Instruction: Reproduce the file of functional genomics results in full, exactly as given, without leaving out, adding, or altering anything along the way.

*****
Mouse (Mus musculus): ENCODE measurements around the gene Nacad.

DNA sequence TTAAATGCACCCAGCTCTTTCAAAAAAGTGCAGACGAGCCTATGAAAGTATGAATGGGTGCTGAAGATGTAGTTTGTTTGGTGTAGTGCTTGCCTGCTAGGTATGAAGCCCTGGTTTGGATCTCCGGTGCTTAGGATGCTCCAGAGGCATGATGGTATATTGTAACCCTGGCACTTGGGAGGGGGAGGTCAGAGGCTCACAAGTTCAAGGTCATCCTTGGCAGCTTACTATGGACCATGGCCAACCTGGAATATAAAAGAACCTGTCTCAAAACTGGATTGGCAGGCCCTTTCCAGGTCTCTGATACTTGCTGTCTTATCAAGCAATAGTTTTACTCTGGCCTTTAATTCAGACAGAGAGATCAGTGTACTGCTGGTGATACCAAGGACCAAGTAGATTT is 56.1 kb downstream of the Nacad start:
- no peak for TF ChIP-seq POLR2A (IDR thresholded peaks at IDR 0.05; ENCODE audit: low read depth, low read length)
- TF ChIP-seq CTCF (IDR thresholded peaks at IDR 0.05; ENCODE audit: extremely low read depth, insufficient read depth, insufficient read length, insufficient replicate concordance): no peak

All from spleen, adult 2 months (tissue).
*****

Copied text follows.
Mouse (Mus musculus): ENCODE measurements around the gene Nacad.

DNA sequence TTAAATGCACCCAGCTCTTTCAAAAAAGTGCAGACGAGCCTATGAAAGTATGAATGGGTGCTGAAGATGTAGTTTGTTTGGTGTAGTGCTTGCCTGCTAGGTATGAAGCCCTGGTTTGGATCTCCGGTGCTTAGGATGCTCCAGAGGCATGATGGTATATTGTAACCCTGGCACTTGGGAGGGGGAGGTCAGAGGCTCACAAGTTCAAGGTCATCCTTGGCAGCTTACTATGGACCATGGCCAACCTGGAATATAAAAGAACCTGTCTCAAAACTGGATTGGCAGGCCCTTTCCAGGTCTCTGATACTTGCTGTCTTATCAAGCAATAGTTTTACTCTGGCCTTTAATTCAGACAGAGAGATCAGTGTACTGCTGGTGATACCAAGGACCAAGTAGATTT is 56.1 kb downstream of the Nacad start:
- no peak for TF ChIP-seq POLR2A (IDR thresholded peaks at IDR 0.05; ENCODE audit: low read depth, low read length)
- TF ChIP-seq CTCF (IDR thresholded peaks at IDR 0.05; ENCODE audit: extremely low read depth, insufficient read depth, insufficient read length, insufficient replicate concordance): no peak

All from spleen, adult 2 months (tissue).